A track system oriented athwartship controls the jib’s angle of attack. A tighter angle of attack allows the boat to sail at a closer angle to the wind, but when the car too far inboard, the wind coming off the jib will be negatively interfering with the main shape. For the best relationship between the main and the jib, the area between the two sails, the ‘slot,’ should be as even as possible. The best way to tell if your slot is set up well, is to look at the angle of the leech telltales of the jib. The top telltale should be flying at an angle that matches the entry angle of the mainsail.
Vertical Lead Position
The jib lead can be raised or lowered to adjust the leech profile. This control replaces the traditional fore/aft lead adjustment. A lower jib lead will result in a tighter overall leech profile and a deeper foot, the equivalent of moving the traditional lead forward. Easing the lead up will flatten the foot and induce more twist in the leech. This is the key control to achieving a vertically even slot.
The jib hobble system is used when sailing downwind with both the spinnaker and jib up. The hobble is meant to caddy the jib from gybe to gybe with no adjustment required. A good base setting is to have the jib trimmed enough that the lowest luff telltales are flowing and the top of the jib not luffing. However, it is better to have the sail slightly under trimmed than over trimmed. If the jib is eased enough that it can wrap around the forestay, it will need to be trimmed just prior to the gybe, then released back to its original setting. The hobble is trimmed using a single line lead through a cleat in the center of the boat.
The IC 37 (as well as many other one design classes) races with only one asymmetric spinnaker, which limits the variability in VMG angles when sailing downwind. However, there are still many different modes of sailing downwind. In light air, we suggest dropping the jib to allow the spinnaker to maintain as much flow as possible. While keeping the jib fully onboard as it drops is always preferable, the luff hanks allow the jib to be dropped quickly without going overboard when the situation requires. While having the jib down does allow a lower mode to be sailed, the boat still does not like to sail directly downwind. When the breeze permits leaving the jib up, you must transition your mode to one with a tighter wind angle. This should only be done in planing conditions.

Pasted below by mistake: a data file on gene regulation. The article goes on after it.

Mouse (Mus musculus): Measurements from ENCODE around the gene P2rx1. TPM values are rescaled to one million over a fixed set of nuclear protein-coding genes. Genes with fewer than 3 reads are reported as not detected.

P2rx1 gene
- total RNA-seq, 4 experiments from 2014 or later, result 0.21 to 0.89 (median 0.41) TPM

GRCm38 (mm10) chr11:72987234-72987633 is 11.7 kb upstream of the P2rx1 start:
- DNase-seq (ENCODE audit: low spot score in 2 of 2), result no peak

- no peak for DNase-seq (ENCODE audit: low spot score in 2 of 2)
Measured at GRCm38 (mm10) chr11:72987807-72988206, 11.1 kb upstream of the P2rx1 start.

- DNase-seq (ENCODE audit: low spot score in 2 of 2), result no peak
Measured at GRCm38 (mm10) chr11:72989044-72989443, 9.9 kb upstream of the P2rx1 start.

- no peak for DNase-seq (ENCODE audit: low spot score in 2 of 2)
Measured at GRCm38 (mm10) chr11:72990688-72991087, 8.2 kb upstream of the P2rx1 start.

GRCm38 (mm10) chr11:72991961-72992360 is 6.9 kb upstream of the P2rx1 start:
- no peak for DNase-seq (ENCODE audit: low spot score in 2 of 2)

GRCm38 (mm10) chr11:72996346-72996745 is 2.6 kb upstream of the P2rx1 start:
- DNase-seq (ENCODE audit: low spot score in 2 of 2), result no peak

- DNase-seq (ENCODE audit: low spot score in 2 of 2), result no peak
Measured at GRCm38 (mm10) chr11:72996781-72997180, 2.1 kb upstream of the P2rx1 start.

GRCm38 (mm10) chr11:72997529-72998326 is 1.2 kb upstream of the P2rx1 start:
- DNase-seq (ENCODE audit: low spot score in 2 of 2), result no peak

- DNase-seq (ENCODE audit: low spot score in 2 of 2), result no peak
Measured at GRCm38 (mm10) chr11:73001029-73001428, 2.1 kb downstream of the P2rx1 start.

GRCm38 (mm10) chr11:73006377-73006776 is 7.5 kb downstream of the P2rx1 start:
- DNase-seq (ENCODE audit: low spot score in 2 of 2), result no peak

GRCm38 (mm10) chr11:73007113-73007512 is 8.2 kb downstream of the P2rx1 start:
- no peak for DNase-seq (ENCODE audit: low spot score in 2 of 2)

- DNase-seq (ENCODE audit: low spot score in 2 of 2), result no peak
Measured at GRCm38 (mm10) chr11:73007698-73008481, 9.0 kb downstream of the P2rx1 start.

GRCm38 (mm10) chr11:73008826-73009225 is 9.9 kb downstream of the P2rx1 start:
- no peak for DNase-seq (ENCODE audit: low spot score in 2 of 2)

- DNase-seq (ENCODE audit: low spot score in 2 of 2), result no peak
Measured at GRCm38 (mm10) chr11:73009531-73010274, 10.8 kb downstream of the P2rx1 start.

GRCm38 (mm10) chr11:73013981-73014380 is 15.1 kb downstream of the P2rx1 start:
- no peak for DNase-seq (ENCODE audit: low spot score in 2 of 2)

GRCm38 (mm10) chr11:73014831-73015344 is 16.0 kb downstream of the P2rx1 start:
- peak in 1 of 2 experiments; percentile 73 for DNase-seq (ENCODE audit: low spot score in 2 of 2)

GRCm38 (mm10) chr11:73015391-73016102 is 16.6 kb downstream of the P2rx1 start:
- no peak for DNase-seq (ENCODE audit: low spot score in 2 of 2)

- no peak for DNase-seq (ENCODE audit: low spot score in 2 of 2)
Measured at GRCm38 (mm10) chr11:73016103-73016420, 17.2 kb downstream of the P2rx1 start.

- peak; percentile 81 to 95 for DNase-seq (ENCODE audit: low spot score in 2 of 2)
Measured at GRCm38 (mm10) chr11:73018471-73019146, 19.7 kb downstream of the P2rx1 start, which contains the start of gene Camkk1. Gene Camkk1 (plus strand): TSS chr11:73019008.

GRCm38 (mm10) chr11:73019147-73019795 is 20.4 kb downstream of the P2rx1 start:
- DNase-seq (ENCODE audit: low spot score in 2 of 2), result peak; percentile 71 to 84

Trimming the running backstays, or ‘runners,’ is one of the most important controls for upwind speed. Grinding on more runner tension will make the headstay tighter, flatten the main by bending the mast, and open the main leech. This depowers the sail enough to let the boat stay under control at higher wind speeds.
The crew member trimming the runner should be looking for these wrinkles to appear in the main to know when the maximum load is achieved and should not pull more runner on beyond that point.
After all the mast shims have been put in, the next step to depowering the boat is to reef the sails. The first sail to reef is the main, which usually happens around 20 knots of true wind speed. Having the runners and mainsheet completely eased when putting the reef in the main is important and will avoid undue stress on the main halyard components. The jib reef will be added once the average true wind speed is around 25 knots. When reefing the jib, the best practice is to drop the sail onto the deck, roll the foot from the bottom up, close the zipper with all excess cloth fully enclosed, then re-hoist the sail.
Polar Boat Speed